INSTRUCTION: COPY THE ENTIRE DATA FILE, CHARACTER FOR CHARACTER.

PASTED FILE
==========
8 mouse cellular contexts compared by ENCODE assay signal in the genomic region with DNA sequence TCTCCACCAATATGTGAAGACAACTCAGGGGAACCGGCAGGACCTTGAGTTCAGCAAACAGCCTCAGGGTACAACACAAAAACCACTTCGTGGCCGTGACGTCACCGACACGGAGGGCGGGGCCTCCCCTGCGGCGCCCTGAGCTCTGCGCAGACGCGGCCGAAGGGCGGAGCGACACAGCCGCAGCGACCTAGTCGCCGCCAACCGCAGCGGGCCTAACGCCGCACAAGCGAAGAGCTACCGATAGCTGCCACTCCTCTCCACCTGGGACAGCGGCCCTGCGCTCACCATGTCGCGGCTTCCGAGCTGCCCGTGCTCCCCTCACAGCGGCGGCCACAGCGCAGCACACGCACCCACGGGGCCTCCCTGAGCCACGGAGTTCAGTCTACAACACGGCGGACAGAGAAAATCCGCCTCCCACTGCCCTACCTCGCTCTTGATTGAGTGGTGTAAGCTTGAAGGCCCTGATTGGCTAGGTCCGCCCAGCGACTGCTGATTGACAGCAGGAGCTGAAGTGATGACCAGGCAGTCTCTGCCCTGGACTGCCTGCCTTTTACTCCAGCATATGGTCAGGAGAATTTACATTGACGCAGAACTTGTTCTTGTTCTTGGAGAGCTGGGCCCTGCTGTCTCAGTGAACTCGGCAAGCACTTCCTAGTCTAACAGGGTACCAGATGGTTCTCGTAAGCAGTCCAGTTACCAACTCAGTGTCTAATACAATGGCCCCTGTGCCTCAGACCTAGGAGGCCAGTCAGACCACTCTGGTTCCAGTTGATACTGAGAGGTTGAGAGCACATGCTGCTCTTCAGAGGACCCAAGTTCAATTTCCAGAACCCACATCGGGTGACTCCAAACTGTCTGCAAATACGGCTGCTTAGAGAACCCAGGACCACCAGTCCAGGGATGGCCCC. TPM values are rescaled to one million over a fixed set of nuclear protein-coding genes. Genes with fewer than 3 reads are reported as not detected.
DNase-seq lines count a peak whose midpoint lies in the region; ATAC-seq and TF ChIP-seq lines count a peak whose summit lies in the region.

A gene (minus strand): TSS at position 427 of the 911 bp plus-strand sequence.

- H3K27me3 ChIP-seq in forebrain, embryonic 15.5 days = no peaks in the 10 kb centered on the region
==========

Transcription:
8 mouse cellular contexts compared by ENCODE assay signal in the genomic region with DNA sequence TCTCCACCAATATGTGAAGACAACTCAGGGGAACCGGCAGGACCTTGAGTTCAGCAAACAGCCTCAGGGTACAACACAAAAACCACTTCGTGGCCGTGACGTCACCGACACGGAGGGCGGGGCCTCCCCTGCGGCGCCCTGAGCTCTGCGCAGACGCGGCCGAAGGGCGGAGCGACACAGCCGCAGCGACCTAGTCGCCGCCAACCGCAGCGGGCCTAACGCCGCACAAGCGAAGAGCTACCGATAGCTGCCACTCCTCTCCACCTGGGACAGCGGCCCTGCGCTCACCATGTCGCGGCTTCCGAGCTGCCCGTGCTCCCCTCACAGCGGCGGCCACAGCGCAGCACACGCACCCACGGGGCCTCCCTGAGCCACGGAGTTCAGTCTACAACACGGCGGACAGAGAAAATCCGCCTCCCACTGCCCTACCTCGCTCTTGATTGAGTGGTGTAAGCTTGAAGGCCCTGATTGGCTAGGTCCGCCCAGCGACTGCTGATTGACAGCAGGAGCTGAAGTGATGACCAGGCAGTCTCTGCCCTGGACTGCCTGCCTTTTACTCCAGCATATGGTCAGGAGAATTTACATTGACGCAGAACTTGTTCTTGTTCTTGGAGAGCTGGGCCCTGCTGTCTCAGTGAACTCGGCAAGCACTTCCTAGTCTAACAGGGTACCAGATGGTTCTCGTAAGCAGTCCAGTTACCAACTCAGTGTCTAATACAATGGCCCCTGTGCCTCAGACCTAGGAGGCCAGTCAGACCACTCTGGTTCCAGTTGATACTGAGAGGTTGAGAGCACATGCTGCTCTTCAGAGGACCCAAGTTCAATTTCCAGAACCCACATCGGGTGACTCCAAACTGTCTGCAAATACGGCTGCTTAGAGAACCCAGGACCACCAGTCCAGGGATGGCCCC. TPM values are rescaled to one million over a fixed set of nuclear protein-coding genes. Genes with fewer than 3 reads are reported as not detected.
DNase-seq lines count a peak whose midpoint lies in the region; ATAC-seq and TF ChIP-seq lines count a peak whose summit lies in the region.

A gene (minus strand): TSS at position 427 of the 911 bp plus-strand sequence.

- H3K27me3 ChIP-seq in forebrain, embryonic 15.5 days = no peaks in the 10 kb centered on the region